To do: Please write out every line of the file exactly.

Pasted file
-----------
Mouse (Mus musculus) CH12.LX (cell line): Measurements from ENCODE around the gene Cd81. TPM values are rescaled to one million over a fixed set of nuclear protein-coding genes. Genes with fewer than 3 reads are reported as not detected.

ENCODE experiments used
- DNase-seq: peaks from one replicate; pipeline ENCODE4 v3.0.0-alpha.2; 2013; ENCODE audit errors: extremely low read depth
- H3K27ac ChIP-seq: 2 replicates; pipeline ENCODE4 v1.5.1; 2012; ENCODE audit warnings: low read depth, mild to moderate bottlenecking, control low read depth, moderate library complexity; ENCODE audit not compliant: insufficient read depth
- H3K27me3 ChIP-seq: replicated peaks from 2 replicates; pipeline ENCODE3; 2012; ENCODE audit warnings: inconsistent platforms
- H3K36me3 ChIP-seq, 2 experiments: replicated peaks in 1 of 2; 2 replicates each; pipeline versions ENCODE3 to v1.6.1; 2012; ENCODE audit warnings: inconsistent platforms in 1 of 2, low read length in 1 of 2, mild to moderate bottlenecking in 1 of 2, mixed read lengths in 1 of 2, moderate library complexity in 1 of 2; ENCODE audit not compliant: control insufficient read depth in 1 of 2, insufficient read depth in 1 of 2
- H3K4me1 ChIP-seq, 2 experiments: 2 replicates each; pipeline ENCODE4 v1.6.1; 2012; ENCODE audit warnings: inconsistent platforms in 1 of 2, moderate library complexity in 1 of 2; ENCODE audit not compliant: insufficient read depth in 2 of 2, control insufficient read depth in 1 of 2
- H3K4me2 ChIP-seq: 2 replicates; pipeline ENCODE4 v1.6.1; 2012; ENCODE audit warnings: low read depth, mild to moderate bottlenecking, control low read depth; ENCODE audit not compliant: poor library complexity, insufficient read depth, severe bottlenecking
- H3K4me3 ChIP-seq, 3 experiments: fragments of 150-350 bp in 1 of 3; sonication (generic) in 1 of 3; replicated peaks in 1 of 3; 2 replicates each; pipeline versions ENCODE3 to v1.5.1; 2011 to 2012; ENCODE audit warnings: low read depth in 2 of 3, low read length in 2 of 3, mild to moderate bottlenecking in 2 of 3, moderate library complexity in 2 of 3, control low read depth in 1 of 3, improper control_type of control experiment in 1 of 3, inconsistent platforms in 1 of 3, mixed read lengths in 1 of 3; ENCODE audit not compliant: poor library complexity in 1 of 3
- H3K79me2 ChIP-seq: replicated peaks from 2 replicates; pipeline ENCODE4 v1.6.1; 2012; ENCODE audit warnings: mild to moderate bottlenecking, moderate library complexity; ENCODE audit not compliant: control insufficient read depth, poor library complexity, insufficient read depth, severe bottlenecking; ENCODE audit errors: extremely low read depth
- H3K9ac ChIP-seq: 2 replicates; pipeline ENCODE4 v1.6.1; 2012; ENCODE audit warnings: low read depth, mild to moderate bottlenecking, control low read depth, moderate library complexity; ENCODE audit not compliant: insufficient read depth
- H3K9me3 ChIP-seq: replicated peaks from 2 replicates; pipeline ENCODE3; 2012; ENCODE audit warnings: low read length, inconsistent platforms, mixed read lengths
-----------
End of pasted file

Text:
Mouse (Mus musculus) CH12.LX (cell line): Measurements from ENCODE around the gene Cd81. TPM values are rescaled to one million over a fixed set of nuclear protein-coding genes. Genes with fewer than 3 reads are reported as not detected.

ENCODE experiments used
- DNase-seq: peaks from one replicate; pipeline ENCODE4 v3.0.0-alpha.2; 2013; ENCODE audit errors: extremely low read depth
- H3K27ac ChIP-seq: 2 replicates; pipeline ENCODE4 v1.5.1; 2012; ENCODE audit warnings: low read depth, mild to moderate bottlenecking, control low read depth, moderate library complexity; ENCODE audit not compliant: insufficient read depth
- H3K27me3 ChIP-seq: replicated peaks from 2 replicates; pipeline ENCODE3; 2012; ENCODE audit warnings: inconsistent platforms
- H3K36me3 ChIP-seq, 2 experiments: replicated peaks in 1 of 2; 2 replicates each; pipeline versions ENCODE3 to v1.6.1; 2012; ENCODE audit warnings: inconsistent platforms in 1 of 2, low read length in 1 of 2, mild to moderate bottlenecking in 1 of 2, mixed read lengths in 1 of 2, moderate library complexity in 1 of 2; ENCODE audit not compliant: control insufficient read depth in 1 of 2, insufficient read depth in 1 of 2
- H3K4me1 ChIP-seq, 2 experiments: 2 replicates each; pipeline ENCODE4 v1.6.1; 2012; ENCODE audit warnings: inconsistent platforms in 1 of 2, moderate library complexity in 1 of 2; ENCODE audit not compliant: insufficient read depth in 2 of 2, control insufficient read depth in 1 of 2
- H3K4me2 ChIP-seq: 2 replicates; pipeline ENCODE4 v1.6.1; 2012; ENCODE audit warnings: low read depth, mild to moderate bottlenecking, control low read depth; ENCODE audit not compliant: poor library complexity, insufficient read depth, severe bottlenecking
- H3K4me3 ChIP-seq, 3 experiments: fragments of 150-350 bp in 1 of 3; sonication (generic) in 1 of 3; replicated peaks in 1 of 3; 2 replicates each; pipeline versions ENCODE3 to v1.5.1; 2011 to 2012; ENCODE audit warnings: low read depth in 2 of 3, low read length in 2 of 3, mild to moderate bottlenecking in 2 of 3, moderate library complexity in 2 of 3, control low read depth in 1 of 3, improper control_type of control experiment in 1 of 3, inconsistent platforms in 1 of 3, mixed read lengths in 1 of 3; ENCODE audit not compliant: poor library complexity in 1 of 3
- H3K79me2 ChIP-seq: replicated peaks from 2 replicates; pipeline ENCODE4 v1.6.1; 2012; ENCODE audit warnings: mild to moderate bottlenecking, moderate library complexity; ENCODE audit not compliant: control insufficient read depth, poor library complexity, insufficient read depth, severe bottlenecking; ENCODE audit errors: extremely low read depth
- H3K9ac ChIP-seq: 2 replicates; pipeline ENCODE4 v1.6.1; 2012; ENCODE audit warnings: low read depth, mild to moderate bottlenecking, control low read depth, moderate library complexity; ENCODE audit not compliant: insufficient read depth
- H3K9me3 ChIP-seq: replicated peaks from 2 replicates; pipeline ENCODE3; 2012; ENCODE audit warnings: low read length, inconsistent platforms, mixed read lengths